Placing directorial confidence in a flawed screenplay, the promising SENSATION veers toward the vicinity of Hitchcock Country before arriving squarely in the heart of Made-for-Cable Land. It's not that the film was initially produced for that B-movie spawning-ground of the 1990s, but
that it has left its arrhythmic heart beating there.
Confiding in his main squeeze, Paula (Claire Stansfield), about some grant-getting experimentation, campus Svengali Dr. Ian Burton (Eric Roberts) is also deliberately feeding half-truths to hired student Lila (Kari Wuhrer) about his confidential sensory project. As Lila demonstrates a burgeoning
psychic skill, Dr. Burton ups the ante on his "visionary" research: the reception of memories transmitted from inanimate objects. Eventually, guinea pig Lila, who's smitten with her professor, realizes her test items belong to dead coed Carrie Reiner.
While spurning the advances of nerdish Denny Sando (Kieran Mulroney), moonstruck Lila falls under the spell of scientific genius Burton, who hopes Lila will uncover the identity of his late lover Carrie's real murderer. When Lila ignores the advice of best buddy Maryann (Tracey Needham) and moves
into Carrie's pad, Detective Pantella (Ron Perlman) suggests that her faith in the good doctor Burton is misplaced at best.
Misinterpreting her psychic clues at times, Lila vacillates between trusting the scientist-stud she fancies and snooping for evidence linking him to a series of coed-killings. Muddying the stream of Lila's vibrations are obsequious Peeping Tom landlord Mitch Snyder (Paul LeMat) and campus masher
Earl Stauber (Ed Begley Jr.), whose advances confuse Lila's psychological well-being, already undermined by an unhealthy identification with the dead woman.
After Maryann is mistakenly iced while wearing Lila's coat, Burton looks increasingly guilty. Later, when Detective Pantella gets knocked out while investigating Burton, the real coed-terminator shows her jealous face; it's Paula who'll do anything to remove any obstacle to her lover's affection.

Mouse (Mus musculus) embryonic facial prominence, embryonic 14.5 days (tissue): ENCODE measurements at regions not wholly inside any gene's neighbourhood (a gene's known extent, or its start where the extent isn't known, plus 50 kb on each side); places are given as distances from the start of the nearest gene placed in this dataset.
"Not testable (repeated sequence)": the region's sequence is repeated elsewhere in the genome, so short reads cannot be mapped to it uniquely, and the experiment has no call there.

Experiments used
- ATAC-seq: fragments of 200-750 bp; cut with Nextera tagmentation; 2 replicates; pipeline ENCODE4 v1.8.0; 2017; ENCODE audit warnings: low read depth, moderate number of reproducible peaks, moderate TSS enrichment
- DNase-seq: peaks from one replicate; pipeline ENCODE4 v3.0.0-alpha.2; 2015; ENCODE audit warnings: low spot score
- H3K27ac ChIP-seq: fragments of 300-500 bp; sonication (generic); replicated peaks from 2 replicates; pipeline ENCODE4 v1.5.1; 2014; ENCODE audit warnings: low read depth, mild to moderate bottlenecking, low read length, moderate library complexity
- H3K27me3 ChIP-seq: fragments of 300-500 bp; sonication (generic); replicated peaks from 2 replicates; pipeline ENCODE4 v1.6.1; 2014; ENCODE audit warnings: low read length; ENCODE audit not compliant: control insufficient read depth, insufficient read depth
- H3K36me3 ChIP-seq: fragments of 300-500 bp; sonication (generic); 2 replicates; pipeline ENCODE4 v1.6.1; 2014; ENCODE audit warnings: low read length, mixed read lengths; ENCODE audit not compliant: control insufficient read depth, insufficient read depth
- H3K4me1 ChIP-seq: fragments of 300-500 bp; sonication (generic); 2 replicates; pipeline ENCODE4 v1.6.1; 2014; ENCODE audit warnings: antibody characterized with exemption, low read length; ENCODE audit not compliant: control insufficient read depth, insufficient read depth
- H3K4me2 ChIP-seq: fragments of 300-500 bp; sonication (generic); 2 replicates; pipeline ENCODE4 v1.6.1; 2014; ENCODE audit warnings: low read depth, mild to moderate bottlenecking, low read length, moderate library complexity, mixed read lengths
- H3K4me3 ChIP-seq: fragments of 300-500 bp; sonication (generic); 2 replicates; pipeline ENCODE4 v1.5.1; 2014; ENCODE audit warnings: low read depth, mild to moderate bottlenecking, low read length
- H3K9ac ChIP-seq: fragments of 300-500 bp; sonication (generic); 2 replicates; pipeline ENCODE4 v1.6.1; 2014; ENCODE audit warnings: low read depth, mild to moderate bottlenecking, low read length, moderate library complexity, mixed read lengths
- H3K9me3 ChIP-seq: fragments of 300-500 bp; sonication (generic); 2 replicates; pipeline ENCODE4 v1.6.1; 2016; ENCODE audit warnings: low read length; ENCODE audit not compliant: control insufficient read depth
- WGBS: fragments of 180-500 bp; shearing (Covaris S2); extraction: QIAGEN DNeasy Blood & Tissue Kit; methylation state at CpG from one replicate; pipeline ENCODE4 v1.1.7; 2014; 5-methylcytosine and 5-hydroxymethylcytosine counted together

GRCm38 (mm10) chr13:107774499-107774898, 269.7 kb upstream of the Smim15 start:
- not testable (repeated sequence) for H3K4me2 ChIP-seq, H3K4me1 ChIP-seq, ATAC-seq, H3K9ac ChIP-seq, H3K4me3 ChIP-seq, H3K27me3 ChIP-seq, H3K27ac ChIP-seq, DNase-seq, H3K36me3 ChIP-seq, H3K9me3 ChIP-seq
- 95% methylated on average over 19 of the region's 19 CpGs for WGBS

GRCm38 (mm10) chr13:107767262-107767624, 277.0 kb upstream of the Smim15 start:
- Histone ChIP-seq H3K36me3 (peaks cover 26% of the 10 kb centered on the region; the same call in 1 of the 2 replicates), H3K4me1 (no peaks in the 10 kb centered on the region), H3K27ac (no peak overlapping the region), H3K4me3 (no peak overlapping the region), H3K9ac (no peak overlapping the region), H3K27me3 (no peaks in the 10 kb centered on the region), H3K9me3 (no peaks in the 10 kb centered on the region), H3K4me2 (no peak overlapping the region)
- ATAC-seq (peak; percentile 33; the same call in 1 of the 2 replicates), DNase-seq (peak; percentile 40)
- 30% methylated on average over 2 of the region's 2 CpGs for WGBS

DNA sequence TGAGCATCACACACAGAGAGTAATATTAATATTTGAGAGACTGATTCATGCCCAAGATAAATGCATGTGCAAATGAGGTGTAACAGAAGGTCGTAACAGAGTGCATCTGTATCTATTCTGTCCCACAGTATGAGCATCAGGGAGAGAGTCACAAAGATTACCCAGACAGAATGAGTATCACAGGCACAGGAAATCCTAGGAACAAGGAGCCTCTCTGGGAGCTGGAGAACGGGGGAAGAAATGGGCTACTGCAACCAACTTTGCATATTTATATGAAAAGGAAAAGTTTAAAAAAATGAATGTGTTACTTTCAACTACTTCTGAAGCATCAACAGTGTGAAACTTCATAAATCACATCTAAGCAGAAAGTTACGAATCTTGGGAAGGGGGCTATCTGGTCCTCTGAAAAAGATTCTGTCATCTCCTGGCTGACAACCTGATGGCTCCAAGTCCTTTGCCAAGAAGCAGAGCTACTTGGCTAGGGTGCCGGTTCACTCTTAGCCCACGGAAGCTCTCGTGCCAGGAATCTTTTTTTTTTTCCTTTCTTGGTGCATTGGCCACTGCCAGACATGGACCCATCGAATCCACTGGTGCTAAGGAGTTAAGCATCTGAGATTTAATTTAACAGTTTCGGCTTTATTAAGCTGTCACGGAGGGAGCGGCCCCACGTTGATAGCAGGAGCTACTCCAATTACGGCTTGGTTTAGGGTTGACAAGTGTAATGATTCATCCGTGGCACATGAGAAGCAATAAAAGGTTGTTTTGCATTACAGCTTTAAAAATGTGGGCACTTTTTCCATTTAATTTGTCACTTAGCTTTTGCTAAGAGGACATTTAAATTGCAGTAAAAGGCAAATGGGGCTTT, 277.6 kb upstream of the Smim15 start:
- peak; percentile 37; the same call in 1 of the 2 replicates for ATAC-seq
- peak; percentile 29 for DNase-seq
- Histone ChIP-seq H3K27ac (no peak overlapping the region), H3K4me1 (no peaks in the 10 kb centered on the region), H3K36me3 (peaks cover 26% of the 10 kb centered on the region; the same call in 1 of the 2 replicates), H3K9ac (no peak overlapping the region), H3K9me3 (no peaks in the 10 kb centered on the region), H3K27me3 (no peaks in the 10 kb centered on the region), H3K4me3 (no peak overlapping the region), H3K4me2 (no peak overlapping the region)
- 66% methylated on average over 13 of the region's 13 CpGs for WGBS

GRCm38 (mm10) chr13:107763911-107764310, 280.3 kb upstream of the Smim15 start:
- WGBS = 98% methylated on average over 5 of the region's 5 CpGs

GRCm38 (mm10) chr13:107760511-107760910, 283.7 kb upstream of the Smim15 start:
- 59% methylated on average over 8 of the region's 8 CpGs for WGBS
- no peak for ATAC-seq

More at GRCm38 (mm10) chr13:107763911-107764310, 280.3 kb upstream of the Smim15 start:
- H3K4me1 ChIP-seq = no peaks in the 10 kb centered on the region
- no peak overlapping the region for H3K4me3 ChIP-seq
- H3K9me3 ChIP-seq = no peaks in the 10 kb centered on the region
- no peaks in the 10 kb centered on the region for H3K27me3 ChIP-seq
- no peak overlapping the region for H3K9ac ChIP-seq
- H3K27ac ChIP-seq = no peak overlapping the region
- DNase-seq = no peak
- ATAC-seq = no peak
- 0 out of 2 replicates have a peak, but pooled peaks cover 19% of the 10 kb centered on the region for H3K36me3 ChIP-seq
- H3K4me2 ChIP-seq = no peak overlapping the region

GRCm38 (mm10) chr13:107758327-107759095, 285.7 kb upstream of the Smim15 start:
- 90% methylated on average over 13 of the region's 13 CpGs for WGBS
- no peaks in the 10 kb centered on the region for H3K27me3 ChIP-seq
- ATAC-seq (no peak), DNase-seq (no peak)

After nearly being choked to death, Lila breaks free and shoots her stressed-out assailant; Burton and his prized psychic subject Lila go their separate ways.
Weakened by an unsatisfying conclusion (after knocking herself out to clear her professorial hunk, Lila doesn't wind up with the dreamboat), SENSATION sporadically mesmerizes viewers with its unusual approach to sleuthing. Too often, however, the screenwriter wastes the potential of this concept
of interpreting the sensations bounced off the accessories of a murder victim. With sexy Roberts and likeable albeit histrionically lightweight Wuhrer acting out a twisted salute to LAURA, the film achieves a modicum of woozy romanticism.
In technical terms, the director sweeps viewers along on a wave of scary vibrations only to crash them down in the rubble of red herrings and insufficiently motivated suspects. Still, with visual flair to burn, SENSATION delivers its suspense-quotient with enough brio to stop crimesolvers from
ever reaching a restless squirm-state. That cinematic facility must compensate for several downers, such as Perlman's clinched intransigence as the copper, Wuhrer's resemblance to an overripe Nancy Drew as she sifts through her murderous impressions, and that lazy thriller trademark: the sacrifice
of the heroine's best friend.
As a bonus, regular viewers of erotic thrillers will remain alert even when the suspense flickers due to the movie's kinky boudoir flashbacks and hints of perversion throughout. While not first-rate, SENSATION is a sex-charged killer-diller that gives the immoral majority plenty of kicks while
shortchanging the Agatha Christie loyalists who'll wish that more industry had been applied to the vibrational investigation of Carrie Reiner's slaying.(Graphic violence, extensive nudity, sexual situations, extreme profanity.)
Cast & Details See all »
- Released: 1994
- Rating: R
- Review: Placing directorial confidence in a flawed screenplay, the promising SENSATION veers toward the vicinity of Hitchcock Country before arriving squarely in the heart of Made-for-Cable Land. It's not that the film was initially produced for that B-movie spawn… (more)